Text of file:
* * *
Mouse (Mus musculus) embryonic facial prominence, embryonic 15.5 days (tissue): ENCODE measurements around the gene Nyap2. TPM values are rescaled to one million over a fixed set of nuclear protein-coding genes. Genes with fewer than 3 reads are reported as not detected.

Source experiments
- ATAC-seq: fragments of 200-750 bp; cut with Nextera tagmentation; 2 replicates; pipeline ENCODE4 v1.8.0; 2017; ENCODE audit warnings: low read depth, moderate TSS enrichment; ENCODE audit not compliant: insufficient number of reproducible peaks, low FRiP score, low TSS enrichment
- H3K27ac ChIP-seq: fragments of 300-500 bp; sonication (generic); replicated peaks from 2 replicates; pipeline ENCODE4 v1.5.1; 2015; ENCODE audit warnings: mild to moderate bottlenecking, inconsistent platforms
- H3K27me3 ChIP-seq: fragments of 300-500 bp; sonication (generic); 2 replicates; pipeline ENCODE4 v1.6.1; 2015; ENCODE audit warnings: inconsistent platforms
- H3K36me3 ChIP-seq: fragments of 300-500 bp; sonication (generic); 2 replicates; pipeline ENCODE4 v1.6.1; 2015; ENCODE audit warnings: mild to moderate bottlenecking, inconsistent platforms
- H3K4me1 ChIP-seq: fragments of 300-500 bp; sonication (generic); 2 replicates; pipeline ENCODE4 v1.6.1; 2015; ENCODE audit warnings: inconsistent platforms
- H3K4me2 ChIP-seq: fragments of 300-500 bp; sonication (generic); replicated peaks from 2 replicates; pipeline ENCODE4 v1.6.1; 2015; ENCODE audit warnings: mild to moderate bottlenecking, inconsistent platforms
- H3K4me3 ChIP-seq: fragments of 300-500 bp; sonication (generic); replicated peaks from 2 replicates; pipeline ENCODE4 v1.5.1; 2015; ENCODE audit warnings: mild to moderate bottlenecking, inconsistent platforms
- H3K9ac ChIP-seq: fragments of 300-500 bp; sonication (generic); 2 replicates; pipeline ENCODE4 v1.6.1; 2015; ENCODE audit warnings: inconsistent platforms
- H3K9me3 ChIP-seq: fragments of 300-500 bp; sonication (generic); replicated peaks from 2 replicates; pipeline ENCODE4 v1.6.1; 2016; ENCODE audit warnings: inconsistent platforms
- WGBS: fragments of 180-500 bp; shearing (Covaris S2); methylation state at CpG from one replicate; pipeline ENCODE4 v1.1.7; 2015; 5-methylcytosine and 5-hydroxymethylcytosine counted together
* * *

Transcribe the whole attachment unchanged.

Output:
Mouse (Mus musculus) embryonic facial prominence, embryonic 15.5 days (tissue): ENCODE measurements around the gene Nyap2. TPM values are rescaled to one million over a fixed set of nuclear protein-coding genes. Genes with fewer than 3 reads are reported as not detected.

Source experiments
- ATAC-seq: fragments of 200-750 bp; cut with Nextera tagmentation; 2 replicates; pipeline ENCODE4 v1.8.0; 2017; ENCODE audit warnings: low read depth, moderate TSS enrichment; ENCODE audit not compliant: insufficient number of reproducible peaks, low FRiP score, low TSS enrichment
- H3K27ac ChIP-seq: fragments of 300-500 bp; sonication (generic); replicated peaks from 2 replicates; pipeline ENCODE4 v1.5.1; 2015; ENCODE audit warnings: mild to moderate bottlenecking, inconsistent platforms
- H3K27me3 ChIP-seq: fragments of 300-500 bp; sonication (generic); 2 replicates; pipeline ENCODE4 v1.6.1; 2015; ENCODE audit warnings: inconsistent platforms
- H3K36me3 ChIP-seq: fragments of 300-500 bp; sonication (generic); 2 replicates; pipeline ENCODE4 v1.6.1; 2015; ENCODE audit warnings: mild to moderate bottlenecking, inconsistent platforms
- H3K4me1 ChIP-seq: fragments of 300-500 bp; sonication (generic); 2 replicates; pipeline ENCODE4 v1.6.1; 2015; ENCODE audit warnings: inconsistent platforms
- H3K4me2 ChIP-seq: fragments of 300-500 bp; sonication (generic); replicated peaks from 2 replicates; pipeline ENCODE4 v1.6.1; 2015; ENCODE audit warnings: mild to moderate bottlenecking, inconsistent platforms
- H3K4me3 ChIP-seq: fragments of 300-500 bp; sonication (generic); replicated peaks from 2 replicates; pipeline ENCODE4 v1.5.1; 2015; ENCODE audit warnings: mild to moderate bottlenecking, inconsistent platforms
- H3K9ac ChIP-seq: fragments of 300-500 bp; sonication (generic); 2 replicates; pipeline ENCODE4 v1.6.1; 2015; ENCODE audit warnings: inconsistent platforms
- H3K9me3 ChIP-seq: fragments of 300-500 bp; sonication (generic); replicated peaks from 2 replicates; pipeline ENCODE4 v1.6.1; 2016; ENCODE audit warnings: inconsistent platforms
- WGBS: fragments of 180-500 bp; shearing (Covaris S2); methylation state at CpG from one replicate; pipeline ENCODE4 v1.1.7; 2015; 5-methylcytosine and 5-hydroxymethylcytosine counted together